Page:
performed by Mitsuko Uchida and the Cleveland orchestra under Pierre Boulez
It’s here. I’ve been eager to write this article now for years.
It was a strange experience I had with this work, as I was describing to someone the other day, in the early stages repulsed but still intrigued by it, continually coming back and listening to it a little more each time, until at some point, I’m not really sure when, I just loved it. It wasn’t like the sudden epiphany I had with Babbitt’s second string quartet (and by extension, much of his music), but more a struggle. There was something in this work, and I’m still not quite sure what it is, that kept dragging me back to it, pulling me in, like a door I’d go knock on every once in a while, and finally got in.
That was a few years ago, and I’m sure I would be brought to tears if I could hear it live. But first, what makes a work like this so unique, and how should we think about it? My favorite (and only) recording is with Mitsuko Uchida, and she explains comically and elegantly what it’s like to approach this piece. Let’s watch:
I feel much the same way writing about Schoenberg as I do about Brahms. The way they develop their works, what the content is based on and where it comes from, the underlying logic is something that by its very nature takes a certain degree of musicality or attention to recognize or talk about intelligently. I’m going to hedge again.
I’ve never score read this with the intention of any kind of analysis, never 12-counted it or analyzed the use of the row, its permutations, or anything else, but for what it’s worth, here it is:
For (not a ton, but at least) more detail, you should just read the Wikipedia article (and whatever else you can find about the work), but it shares things like the following, all quoted directly:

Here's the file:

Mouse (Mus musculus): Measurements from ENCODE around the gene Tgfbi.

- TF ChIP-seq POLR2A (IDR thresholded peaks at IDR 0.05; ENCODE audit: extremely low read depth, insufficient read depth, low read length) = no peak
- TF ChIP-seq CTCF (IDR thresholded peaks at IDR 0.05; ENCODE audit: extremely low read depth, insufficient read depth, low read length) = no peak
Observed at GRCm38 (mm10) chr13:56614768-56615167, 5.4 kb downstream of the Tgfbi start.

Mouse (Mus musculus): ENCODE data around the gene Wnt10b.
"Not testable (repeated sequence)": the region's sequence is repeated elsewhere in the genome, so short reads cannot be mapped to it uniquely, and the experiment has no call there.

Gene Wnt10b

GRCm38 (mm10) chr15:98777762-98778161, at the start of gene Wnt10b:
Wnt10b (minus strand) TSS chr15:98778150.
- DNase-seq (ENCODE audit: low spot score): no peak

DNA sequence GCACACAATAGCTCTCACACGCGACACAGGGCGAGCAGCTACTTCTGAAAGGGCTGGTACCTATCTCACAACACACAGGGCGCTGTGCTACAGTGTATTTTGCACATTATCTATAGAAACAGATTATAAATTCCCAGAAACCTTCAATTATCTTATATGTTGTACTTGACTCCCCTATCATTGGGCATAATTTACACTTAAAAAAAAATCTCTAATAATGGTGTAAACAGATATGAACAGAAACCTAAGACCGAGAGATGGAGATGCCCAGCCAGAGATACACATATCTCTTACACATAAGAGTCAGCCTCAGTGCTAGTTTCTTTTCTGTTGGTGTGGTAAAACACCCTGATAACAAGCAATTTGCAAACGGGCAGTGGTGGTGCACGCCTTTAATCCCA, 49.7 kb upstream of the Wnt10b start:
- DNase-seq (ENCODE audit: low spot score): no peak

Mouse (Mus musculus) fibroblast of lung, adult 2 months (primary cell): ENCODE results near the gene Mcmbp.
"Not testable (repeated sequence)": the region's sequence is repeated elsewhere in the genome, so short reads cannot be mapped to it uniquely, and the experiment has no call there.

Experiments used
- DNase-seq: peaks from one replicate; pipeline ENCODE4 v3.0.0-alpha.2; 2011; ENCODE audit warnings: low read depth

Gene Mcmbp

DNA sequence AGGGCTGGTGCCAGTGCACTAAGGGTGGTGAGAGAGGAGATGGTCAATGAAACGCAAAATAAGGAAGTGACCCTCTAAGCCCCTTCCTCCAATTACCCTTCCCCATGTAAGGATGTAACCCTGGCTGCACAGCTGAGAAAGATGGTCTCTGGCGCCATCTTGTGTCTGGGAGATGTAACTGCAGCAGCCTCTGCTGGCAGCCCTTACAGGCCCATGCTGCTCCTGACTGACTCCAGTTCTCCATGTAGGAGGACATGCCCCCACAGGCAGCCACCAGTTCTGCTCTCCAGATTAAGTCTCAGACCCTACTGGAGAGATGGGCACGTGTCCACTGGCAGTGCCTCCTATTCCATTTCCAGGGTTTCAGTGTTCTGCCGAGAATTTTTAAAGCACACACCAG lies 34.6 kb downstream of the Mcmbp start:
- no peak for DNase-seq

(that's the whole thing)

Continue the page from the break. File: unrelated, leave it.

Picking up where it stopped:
- The opening melody of the concerto is thirty-nine bars long and presents all four modes of the tone row in the following order: basic set, inversion of retrograde, retrograde, and inversion.
- The piece is a late work, written in America. The manuscript contains markings at the beginning of each of the four movements, suggesting an autobiographical connection between this work and the composer, as well as German refugees in general.
- The markings are “Life was so easy”, “Suddenly hatred broke out”, “A grave situation was created”, and “But life goes on”, each matched with a suitable expression in the music
Program music? For a “true dodecaphonic” piano concerto (as Aimard says)? Hmmmm. But what I think I will try to accomplish through this article, more than anything… is not to analyze it. I can’t. At least not without a better grounding in post-tonal theory and some more piano practice, lest I regurgitate what I’ve read. However, there are a few things that make this piece, as advanced as it is, quite approachable.
For one, it’s only twenty minutes long, quite compact for a piano concerto, nothing like either of Brahms’ or the (dreadfully uneventful) Chopin concertos, and in four (also rather small) sections played back-to-back. The aforementioned ‘markings’ for each section perhaps give some clue or indication as to the intention or ‘focus’ of each section, but I tend to see these kinds of notations as a sort of musical ‘leading the witness,’ or in this case the listener. With these actually from the composer, however, I’m more keen on paying them some attention. Pierre-Laurent Aimard says the below about each of the four sections, in more musical terms:
- “very Viennese,” containing a “waltz”
- full of, “anxious fragmentation,” and the “sort of free Expressionist gestures that fueled his middle period”
- “very expressive, sombre and tragic,” “slow,” containing a “Funeral March”
- “very ironic and very varied in terms of character”